Softer protein sources mean larger portions and feeling hungry sooner.

It also limits your diet so feeling bored and food fatigued is much more likely. This makes staying away from tempting foods even HARDER. Keeping variety and excitement in the post-op diet is incredibly important to stay on track over the long haul.

(By the way, soft protein includes tuna salad, chicken salad, shaved deli meat, flakey fish, eggs, cheese, cottage cheese, yogurt…)



Why is it pain in my chest, not in my stomach?

In both my personal experience and as a bariatric dietitian, I can say that pain in the internal parts of the body can be hard to pinpoint.

Is it my stomach or my ribs? Is it my kidney or my back?

This is why doctors ask, “is it sharp or dull? Does it hurt more when you breath in?” They ask diagnostic questions to identify the source of the pain. It’s not very clear.

When food gets stuck, mostly it feels like it is in the chest. This makes some sense because the esophagus travels through the chest and goes through the diaphragm to connect to the stomach. The stomach is under the diaphragm (the large muscle that you feel expand when you breath in deeply).

As odd as it may seem, food getting backed up between the opening of the esophagus to the stomach might feel like it’s higher up in the chest.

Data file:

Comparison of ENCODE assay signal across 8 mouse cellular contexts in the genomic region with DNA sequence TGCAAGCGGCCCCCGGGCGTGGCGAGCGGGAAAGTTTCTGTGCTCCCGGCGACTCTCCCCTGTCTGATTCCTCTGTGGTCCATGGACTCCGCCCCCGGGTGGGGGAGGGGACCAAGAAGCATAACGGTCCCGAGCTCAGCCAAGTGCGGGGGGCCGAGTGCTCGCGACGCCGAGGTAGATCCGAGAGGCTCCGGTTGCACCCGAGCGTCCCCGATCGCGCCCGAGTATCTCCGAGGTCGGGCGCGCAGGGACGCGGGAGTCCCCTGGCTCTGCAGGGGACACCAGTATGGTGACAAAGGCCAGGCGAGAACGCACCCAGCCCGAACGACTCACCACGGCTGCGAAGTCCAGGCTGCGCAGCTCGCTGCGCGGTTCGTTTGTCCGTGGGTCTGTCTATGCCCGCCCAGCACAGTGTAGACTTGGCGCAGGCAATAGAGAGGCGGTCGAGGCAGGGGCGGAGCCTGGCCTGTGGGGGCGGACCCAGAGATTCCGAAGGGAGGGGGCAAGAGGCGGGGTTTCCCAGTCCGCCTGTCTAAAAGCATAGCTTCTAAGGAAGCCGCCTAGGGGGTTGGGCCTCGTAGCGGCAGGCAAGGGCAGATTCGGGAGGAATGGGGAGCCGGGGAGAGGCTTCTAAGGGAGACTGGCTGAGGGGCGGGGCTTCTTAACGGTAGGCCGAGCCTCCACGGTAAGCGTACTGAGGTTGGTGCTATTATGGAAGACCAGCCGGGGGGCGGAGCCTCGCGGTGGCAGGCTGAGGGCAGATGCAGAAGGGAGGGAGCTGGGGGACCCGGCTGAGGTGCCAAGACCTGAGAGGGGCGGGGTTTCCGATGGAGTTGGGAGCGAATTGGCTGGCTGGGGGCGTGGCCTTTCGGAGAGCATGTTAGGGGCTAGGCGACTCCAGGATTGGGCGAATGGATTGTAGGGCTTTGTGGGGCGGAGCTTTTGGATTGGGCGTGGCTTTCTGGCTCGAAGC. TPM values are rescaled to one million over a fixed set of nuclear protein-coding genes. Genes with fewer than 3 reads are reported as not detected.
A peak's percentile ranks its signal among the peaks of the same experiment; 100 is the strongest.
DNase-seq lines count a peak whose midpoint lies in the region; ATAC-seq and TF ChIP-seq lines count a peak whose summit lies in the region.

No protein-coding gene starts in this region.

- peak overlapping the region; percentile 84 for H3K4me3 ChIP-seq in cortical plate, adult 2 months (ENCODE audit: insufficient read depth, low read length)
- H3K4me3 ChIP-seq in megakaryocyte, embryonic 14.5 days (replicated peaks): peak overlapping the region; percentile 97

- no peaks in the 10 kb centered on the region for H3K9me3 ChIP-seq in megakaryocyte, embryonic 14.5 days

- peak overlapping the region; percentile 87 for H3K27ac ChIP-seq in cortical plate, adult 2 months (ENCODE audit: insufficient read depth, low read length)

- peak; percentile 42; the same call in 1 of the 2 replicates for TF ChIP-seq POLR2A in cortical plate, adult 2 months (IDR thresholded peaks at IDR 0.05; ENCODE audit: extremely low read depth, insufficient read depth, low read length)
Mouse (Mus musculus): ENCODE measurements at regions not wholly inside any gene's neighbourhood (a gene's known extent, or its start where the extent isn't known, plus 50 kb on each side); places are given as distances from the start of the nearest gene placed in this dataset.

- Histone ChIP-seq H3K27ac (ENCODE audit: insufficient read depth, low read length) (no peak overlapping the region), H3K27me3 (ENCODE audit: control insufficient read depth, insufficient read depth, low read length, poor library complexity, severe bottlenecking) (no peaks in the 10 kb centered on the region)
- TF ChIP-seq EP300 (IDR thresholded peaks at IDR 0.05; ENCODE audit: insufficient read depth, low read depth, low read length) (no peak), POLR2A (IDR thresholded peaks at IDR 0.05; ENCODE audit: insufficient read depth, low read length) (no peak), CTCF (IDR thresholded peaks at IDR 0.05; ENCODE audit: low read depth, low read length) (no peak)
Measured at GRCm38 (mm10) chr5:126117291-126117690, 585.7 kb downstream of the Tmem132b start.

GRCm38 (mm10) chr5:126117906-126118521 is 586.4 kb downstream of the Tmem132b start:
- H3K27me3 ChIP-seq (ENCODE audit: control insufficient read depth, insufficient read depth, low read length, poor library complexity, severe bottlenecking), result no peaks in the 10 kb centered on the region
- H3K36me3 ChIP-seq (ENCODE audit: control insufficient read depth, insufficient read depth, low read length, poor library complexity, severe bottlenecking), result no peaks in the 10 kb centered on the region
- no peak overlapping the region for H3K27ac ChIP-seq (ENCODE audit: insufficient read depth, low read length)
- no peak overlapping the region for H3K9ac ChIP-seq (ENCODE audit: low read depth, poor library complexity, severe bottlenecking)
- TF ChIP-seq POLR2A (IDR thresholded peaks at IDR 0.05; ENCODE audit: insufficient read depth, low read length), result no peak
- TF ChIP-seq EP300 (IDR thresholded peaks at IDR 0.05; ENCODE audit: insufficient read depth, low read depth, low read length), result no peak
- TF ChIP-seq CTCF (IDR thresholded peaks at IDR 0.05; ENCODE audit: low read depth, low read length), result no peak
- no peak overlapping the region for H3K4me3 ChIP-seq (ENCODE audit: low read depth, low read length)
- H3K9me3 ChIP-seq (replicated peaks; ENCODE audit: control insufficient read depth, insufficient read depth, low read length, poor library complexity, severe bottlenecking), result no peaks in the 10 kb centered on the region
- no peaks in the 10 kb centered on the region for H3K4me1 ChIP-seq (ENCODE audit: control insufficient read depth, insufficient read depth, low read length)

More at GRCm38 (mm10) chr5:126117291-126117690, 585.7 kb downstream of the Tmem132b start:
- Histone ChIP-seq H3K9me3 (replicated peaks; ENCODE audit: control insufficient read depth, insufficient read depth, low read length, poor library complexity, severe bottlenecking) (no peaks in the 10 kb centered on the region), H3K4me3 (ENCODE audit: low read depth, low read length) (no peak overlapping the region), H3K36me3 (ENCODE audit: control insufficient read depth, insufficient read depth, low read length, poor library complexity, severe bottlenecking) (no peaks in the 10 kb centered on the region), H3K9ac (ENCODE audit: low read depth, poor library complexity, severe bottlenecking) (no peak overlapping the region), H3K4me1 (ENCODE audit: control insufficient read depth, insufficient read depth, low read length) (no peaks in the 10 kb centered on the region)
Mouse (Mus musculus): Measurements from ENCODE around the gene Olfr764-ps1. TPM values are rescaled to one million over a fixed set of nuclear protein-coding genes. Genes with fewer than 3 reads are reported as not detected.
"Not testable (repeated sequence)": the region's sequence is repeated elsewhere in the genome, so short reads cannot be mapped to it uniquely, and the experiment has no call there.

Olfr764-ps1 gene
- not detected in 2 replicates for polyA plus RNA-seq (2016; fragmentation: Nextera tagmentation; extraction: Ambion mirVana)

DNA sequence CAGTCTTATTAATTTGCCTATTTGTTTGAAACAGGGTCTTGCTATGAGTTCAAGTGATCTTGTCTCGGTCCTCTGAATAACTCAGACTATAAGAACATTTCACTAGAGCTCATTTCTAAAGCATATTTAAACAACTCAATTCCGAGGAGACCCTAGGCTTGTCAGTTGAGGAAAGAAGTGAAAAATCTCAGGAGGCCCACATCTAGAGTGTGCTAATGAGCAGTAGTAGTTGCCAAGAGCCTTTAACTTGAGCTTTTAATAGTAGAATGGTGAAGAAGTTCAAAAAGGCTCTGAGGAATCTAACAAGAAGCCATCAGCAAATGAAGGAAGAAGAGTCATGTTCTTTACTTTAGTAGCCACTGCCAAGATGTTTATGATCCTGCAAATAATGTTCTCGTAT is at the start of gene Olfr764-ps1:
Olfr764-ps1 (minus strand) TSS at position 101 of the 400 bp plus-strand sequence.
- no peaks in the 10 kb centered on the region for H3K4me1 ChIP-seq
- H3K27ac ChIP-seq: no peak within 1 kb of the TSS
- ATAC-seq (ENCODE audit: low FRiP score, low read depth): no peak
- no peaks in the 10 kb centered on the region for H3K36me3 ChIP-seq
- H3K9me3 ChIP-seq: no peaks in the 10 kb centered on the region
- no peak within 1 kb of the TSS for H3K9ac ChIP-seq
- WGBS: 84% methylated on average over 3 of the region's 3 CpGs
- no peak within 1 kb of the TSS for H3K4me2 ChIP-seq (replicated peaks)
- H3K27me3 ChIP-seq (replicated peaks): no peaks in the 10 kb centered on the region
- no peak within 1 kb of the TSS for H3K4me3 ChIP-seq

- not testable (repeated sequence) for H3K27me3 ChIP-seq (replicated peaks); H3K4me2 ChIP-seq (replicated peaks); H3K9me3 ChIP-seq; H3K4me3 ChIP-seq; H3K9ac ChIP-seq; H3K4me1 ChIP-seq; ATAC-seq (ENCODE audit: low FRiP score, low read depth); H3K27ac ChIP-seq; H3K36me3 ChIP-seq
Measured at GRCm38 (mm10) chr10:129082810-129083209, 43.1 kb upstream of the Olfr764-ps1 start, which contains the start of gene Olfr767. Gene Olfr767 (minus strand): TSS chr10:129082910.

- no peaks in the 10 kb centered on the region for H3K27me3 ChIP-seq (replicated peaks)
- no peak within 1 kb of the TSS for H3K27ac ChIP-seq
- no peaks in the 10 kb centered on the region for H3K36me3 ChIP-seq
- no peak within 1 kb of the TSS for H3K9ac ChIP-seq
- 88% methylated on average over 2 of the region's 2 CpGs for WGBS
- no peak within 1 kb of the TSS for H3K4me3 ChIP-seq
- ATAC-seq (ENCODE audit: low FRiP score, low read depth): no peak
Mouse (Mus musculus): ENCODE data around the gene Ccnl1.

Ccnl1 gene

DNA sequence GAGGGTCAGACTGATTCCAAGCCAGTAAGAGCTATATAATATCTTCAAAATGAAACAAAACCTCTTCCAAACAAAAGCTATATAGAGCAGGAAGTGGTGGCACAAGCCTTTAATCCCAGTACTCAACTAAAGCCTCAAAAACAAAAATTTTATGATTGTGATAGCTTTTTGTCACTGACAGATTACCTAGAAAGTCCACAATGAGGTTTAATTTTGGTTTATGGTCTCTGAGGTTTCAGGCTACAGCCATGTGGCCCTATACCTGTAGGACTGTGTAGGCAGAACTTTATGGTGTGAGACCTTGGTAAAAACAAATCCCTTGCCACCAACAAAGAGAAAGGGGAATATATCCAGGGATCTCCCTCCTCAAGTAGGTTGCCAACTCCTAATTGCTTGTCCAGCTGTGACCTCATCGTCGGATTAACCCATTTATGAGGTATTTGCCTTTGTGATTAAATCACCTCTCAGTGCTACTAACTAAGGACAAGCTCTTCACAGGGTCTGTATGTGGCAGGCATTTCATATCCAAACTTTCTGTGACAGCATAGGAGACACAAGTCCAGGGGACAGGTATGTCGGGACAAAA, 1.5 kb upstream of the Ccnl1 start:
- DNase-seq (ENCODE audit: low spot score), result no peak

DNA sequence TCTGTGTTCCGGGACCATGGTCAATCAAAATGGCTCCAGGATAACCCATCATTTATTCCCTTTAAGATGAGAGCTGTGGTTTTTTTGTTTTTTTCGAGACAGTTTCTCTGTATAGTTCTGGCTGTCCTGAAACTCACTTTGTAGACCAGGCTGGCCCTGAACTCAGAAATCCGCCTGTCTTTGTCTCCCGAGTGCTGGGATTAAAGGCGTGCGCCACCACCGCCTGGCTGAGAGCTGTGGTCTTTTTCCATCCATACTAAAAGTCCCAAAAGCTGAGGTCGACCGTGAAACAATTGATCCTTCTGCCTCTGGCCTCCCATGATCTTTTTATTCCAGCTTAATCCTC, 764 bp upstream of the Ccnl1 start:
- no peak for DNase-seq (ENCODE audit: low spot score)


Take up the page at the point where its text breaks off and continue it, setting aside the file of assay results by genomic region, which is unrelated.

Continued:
What can I do when food feels stuck?

Here is the best question of all. Yes, when food gets stuck it is usually a lesson learned.

Too big of a bite. Too quick of eating.

But what about your options in that very moment to get relief?

First let me tell you what not to do. (You may have already learned this). Avoid drinking anything.

It might seem like sense to drink water to get it to push the food through. However, lodged food with liquid on top typically makes it worse.

Many patients will recommend meat tenderizer or papaya enzymes to help break down the stuck food. It would require a small amount of water to add the meat tenderizer to or to swallow the enzymes tablet.

(Available on Amazon, ad: Papaya Enzymes or Meat Tenderizer)

You can also rub your chest, walk around, sit up in a chair for a while and wait for it to pass.

Jalapeno Chili Lime Turkey Burger | Weight Loss Surgery Recipes | FoodCoach.Me
Jalapeno Chili Lime Turkey Burger

Final note on keeping moisture in meats

If meat is feeling too dry, there are ways to increase the moisture content. Keep in mind, sometimes it feels too dry because the bites are too big and hitting too heavy.

Here are a few tips on keeping moisture in meats, or you can read a full blog post here.

Cover your meats when you cook

Use stoneware when baking

Use extra broth to increase the liquid meat is cooked in

Use a meat thermometer to avoid overcooking meat

Reheat foods with a damp paper towel


You may also be interested in this blog post Why Do “Bad Foods” Go Down the Best?


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-Steph Wagner, MS RDN